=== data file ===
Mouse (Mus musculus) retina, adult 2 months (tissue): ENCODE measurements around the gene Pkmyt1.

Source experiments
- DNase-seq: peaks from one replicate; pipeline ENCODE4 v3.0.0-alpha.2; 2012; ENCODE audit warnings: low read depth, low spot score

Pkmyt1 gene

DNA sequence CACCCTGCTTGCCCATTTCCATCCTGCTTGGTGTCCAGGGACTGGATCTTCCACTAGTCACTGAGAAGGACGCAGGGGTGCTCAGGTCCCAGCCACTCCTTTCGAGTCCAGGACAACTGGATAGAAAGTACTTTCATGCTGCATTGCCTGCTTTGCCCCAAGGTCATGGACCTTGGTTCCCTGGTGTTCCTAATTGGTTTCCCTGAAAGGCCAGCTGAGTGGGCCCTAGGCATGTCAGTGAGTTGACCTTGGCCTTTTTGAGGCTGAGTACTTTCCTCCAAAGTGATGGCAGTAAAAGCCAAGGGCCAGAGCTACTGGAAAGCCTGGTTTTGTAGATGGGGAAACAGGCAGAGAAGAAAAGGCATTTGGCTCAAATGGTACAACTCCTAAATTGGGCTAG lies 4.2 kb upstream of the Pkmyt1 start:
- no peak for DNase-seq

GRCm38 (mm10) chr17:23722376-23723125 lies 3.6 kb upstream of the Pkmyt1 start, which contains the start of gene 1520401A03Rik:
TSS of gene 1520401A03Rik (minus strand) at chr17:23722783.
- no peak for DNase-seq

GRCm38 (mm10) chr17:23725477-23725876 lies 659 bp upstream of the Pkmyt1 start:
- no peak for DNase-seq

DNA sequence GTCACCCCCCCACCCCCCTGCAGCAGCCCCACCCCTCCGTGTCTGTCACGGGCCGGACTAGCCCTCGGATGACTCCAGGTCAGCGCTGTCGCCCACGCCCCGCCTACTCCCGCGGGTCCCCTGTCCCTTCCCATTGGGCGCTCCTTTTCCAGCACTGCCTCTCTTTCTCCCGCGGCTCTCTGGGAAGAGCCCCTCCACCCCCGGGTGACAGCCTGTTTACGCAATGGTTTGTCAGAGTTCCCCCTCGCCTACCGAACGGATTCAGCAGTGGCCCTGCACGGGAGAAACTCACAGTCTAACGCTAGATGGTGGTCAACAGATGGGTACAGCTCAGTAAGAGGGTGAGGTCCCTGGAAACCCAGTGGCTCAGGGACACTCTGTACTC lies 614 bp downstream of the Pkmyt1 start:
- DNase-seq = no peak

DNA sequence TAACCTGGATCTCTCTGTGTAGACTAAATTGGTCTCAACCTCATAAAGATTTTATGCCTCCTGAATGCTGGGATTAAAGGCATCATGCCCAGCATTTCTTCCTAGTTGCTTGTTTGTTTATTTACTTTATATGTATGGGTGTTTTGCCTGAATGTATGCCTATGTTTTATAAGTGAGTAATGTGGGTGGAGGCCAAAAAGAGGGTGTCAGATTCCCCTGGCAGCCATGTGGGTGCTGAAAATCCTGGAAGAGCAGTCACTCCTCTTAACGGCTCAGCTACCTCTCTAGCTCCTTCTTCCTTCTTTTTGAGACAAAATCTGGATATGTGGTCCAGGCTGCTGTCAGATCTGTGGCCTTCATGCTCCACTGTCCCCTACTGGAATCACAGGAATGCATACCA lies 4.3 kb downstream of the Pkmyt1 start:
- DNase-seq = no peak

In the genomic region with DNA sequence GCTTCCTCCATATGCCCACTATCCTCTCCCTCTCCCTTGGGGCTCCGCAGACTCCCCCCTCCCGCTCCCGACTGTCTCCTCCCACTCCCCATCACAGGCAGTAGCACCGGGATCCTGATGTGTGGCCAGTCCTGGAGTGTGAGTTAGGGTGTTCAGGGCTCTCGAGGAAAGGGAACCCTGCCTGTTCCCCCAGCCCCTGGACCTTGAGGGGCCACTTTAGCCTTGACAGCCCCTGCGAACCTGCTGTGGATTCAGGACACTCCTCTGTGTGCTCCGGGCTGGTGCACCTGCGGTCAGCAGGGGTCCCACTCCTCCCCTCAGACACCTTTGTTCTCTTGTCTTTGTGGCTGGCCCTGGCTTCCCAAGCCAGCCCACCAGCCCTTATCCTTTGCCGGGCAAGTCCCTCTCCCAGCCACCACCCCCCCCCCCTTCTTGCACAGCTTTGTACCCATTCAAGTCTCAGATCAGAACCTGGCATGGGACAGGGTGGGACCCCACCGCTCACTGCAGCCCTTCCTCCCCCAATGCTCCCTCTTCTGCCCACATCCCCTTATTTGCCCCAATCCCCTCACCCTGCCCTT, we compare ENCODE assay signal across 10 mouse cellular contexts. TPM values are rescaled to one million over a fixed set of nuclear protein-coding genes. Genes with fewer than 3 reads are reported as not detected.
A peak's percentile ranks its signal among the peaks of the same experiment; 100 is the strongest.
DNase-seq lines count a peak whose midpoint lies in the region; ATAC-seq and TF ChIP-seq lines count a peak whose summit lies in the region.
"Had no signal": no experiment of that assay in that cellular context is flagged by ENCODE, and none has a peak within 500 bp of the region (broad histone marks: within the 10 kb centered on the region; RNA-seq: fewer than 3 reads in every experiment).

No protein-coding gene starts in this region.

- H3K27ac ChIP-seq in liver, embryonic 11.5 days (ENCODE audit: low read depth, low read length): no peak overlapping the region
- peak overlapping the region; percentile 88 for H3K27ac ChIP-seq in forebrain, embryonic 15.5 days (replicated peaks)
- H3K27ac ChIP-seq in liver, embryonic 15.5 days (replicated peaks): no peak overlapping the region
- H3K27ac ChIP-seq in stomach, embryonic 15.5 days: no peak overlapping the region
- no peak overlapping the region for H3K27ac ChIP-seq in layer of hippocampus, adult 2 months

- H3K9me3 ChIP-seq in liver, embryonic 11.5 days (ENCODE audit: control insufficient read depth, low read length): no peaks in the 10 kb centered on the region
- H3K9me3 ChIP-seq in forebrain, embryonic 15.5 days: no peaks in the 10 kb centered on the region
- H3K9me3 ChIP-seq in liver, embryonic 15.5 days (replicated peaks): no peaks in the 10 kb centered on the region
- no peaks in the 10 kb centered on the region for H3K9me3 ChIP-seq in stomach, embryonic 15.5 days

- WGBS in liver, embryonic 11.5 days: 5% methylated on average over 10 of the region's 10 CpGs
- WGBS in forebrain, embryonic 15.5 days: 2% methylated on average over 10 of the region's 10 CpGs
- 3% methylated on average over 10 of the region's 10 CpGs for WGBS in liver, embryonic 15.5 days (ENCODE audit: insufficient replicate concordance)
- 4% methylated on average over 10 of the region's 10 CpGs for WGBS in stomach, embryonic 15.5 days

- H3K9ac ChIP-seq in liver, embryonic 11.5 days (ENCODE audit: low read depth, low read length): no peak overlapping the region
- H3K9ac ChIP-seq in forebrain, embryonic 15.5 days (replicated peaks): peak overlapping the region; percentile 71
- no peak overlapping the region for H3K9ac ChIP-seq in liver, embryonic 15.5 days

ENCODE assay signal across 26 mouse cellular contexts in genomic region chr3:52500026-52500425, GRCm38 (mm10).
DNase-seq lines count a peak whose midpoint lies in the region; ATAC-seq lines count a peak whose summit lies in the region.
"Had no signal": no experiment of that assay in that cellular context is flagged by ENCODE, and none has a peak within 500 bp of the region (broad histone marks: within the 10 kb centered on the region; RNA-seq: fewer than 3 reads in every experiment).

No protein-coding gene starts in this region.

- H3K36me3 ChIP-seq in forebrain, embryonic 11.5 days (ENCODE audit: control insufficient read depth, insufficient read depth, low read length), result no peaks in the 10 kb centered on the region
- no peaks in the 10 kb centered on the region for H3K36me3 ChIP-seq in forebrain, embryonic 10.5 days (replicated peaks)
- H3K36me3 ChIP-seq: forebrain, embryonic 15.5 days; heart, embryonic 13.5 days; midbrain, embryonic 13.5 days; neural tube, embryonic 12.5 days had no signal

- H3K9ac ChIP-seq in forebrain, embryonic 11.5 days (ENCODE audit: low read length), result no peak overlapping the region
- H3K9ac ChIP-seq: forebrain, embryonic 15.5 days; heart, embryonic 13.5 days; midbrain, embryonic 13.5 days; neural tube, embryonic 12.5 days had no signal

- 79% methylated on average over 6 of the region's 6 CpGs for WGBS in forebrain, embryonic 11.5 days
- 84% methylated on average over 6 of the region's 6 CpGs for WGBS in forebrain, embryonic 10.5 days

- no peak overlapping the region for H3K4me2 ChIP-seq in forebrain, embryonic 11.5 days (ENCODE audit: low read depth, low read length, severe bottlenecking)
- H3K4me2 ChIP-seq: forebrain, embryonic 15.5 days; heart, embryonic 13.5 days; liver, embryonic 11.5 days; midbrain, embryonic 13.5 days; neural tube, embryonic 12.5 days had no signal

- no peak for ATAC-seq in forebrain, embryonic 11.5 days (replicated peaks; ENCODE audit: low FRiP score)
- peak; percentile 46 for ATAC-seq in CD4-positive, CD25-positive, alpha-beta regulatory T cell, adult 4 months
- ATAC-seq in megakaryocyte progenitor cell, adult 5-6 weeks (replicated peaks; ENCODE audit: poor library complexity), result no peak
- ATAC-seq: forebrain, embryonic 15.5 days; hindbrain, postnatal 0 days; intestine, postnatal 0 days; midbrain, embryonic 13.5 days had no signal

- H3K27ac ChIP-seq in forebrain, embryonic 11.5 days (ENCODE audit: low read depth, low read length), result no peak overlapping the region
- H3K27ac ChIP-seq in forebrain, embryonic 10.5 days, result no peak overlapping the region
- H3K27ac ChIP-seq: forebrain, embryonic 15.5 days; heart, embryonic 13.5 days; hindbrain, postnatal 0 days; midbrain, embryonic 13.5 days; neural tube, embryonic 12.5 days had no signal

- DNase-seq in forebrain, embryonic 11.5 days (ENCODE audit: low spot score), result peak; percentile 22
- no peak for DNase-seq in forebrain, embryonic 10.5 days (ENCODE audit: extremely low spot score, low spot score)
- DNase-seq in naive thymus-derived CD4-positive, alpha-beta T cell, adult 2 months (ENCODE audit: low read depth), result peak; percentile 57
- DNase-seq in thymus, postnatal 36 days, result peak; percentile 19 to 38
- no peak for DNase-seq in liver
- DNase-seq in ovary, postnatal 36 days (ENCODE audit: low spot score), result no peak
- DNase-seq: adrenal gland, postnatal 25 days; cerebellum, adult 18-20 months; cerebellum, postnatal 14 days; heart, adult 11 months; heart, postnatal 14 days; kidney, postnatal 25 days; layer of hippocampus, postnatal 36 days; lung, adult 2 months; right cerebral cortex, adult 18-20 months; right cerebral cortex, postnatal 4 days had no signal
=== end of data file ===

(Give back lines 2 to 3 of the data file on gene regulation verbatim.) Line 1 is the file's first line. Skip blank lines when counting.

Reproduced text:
Source experiments
- DNase-seq: peaks from one replicate; pipeline ENCODE4 v3.0.0-alpha.2; 2012; ENCODE audit warnings: low read depth, low spot score